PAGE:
A new study by Waldemar Gorski, professor and chair of the UTSA Department of Chemistry, and Stanton McHardy, associate professor of research in chemistry and director of the UTSA Center for Innovative Drug Discovery, describes a method that could show quickly and accurately whether a person has been infected with harmful bacteria or other pathogens. Additionally, this new method shows the exact severity of infection in a person.
The most common method of testing for infection in medical facilities is a strip that turns a certain color when infected fluids come into contact with it.
“The problem with this method is that it’s imprecise,” Gorski said. “The human eye is forced to judge the level of infection based on the hue and deepness of a color. It’s difficult to make an accurate call based on that.” Furthermore, roughly a third of samples cannot be tested because the fluids contain blood or are too opaque.
Other methods include microbiology or examining body fluid samples under a microscope and counting white blood cells, also known as leukocytes, which are an indicator of an infection. However, these can be slow processes and require more highly trained personnel.
Gorski, seeing a need for an easier and more rapid method of testing for infection, resolved to test an electrochemical approach, and sought out McHardy, a medicinal chemist. Together, they created molecules that bind to leukocyte enzymes and produce an electrical current to signal the presence of an infection.
Their new molecules are housed on a testing strip. After being contacted with infected bodily fluids, the strip is connected to a computer monitor that displays a clear range of electrochemical responses demonstrating the severity of an infection.
“The signs and symptoms people demonstrate aren’t always reflective of the level of the infection they have,” McHardy said. “This method could very easily show just how serious an infection is and make diagnosis a much quicker process, possibly preventing a more serious illness.”
Gorski believes the method could be especially useful to people who have just undergone surgery, as it could determine definitively whether they have an infection from the procedure before it worsens.
Receive an email update when we add a new INFECTIONS article.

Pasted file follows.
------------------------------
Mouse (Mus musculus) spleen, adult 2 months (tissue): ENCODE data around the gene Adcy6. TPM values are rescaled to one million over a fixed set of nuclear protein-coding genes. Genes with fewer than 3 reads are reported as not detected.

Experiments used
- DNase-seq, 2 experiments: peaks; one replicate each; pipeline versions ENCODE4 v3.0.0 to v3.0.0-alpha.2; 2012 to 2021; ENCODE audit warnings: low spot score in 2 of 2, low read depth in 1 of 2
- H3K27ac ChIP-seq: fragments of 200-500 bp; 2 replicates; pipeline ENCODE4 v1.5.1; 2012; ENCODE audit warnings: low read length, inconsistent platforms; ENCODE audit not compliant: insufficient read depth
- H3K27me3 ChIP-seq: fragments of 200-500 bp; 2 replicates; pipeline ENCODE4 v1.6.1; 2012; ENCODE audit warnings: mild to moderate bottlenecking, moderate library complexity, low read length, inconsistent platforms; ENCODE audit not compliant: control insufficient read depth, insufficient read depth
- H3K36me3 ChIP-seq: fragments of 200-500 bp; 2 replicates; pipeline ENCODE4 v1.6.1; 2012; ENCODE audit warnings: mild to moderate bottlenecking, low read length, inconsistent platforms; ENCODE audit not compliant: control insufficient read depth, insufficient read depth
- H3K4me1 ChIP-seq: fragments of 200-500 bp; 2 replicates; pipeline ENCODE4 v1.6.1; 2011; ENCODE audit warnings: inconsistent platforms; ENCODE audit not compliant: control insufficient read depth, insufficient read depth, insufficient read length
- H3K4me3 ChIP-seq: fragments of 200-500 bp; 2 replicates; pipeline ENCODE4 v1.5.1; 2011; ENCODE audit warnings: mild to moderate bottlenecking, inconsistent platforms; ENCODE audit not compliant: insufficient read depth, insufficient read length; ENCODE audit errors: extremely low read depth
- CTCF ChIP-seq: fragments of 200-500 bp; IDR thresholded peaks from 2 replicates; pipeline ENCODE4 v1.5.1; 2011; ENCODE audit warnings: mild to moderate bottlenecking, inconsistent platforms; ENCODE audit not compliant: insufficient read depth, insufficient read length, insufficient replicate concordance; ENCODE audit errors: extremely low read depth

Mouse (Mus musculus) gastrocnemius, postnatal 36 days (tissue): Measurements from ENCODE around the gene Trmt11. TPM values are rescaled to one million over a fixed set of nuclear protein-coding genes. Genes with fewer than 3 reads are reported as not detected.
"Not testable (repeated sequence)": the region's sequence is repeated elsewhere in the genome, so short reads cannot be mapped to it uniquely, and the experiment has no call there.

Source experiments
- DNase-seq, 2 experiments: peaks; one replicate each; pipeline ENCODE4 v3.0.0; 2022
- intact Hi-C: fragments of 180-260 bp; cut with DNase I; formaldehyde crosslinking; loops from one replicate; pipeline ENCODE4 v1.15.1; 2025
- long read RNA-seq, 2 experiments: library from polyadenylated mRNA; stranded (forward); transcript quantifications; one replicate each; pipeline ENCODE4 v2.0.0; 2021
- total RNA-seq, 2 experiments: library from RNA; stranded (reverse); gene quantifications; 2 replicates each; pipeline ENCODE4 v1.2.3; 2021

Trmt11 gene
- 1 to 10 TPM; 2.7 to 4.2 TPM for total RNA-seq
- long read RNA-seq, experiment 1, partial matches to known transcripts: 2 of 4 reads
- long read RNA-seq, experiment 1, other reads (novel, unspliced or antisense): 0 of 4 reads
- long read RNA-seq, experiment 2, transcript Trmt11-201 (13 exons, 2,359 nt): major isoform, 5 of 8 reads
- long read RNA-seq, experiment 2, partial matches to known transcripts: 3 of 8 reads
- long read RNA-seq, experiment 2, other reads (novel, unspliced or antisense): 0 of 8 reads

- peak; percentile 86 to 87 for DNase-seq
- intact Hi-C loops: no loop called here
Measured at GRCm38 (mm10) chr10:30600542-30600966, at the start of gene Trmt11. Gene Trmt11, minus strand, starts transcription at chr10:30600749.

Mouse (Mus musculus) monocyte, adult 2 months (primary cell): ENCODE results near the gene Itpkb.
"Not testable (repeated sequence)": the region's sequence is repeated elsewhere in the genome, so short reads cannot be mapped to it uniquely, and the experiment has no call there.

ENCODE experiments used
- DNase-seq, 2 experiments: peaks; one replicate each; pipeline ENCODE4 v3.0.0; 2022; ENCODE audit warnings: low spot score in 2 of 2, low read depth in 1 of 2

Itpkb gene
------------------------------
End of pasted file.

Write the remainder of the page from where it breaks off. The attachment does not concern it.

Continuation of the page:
The Latest on: Detecting infections
via Google News
The Latest on: Detecting infections
- Machine-learning can be used to predict risk of fatal infection from hospital bug: Research on December 16, 2018 at 10:26 pm
This can have a big impact in reducing the burden of such infections by high-risk bacteria. Machine learning and AI is being increasingly used to highlight health risks. Recently, Google announced tha... […]
- India drafts first national essential diagnostics list; vector-borne diseases, NCDs given high on December 16, 2018 at 6:30 pm
India has drafted the first national essential diagnostics list (NEDL), a country-specific set of tests for detecting common morbid conditions and priority diseases, along the lines of the National Li... […]
- Detecting Work-related Diseases Using Alert and Sentinel Systems: New Research on December 14, 2018 at 8:17 am
A new report details the findings of a major project in which the European Agency for Safety and Health at Work (EU-OSHA) brought together experts and policy-makers from across Europe to examine ... […]
- AI, microscopic imaging mobile device detects parasitic infections in 20 minutes on December 13, 2018 at 1:53 pm
The diagnosis of parasitic infections may become a more widely available and ... The new platform—which can detect motile parasites in bodily fluids automatically, and analyze more than three millilit... […]
- Duct Diseases You Can Cure on December 13, 2018 at 12:13 pm
We are the world’s only hope to eradicate duct diseases. Let’s take a look at the most devastating duct diseases, how to detect their symptoms, prescribe a cure, and perform the required surgery to re... […]
- Smart Tattoos to Detect Fever, Sun Exposure, and Maybe Diagnose Diseases on December 13, 2018 at 10:51 am
Tattoos have a long history on the human skin, underlined by a find of a body in the Alps more than 5,000 years old that had tattoos all over it. While tattoos have mostly served as decorations, statu... […]
- Mobile device makes the detection of parasitic infections faster and more sensitive using artificial intelligence on December 13, 2018 at 7:11 am
Parasitic infections affect hundreds of millions of ... developed an inexpensive and portable platform that can rapidly detect motile parasites in bodily fluids automatically. […]
- Newly Published Case Series Demonstrates the Karius Test's Effectiveness for Monitoring Infections in Stem-Cell Transplant Pa... on December 13, 2018 at 4:07 am
The early findings showed that the Karius® Test, a non-invasive blood test that detects pathogen cell-free DNA in plasma, is an effective infectious disease diagnostic that can quickly and accurately ... […]
- UAlberta scientists identify biomarkers for detecting Alzheimer's disease in saliva samples on December 13, 2018 at 12:06 am
A saliva test would prove useful in clinical settings for its ease and non-invasive nature. It also has the potential to detect neurodegenerative diseases earlier on, allowing for early intervention. ... […]
via Bing News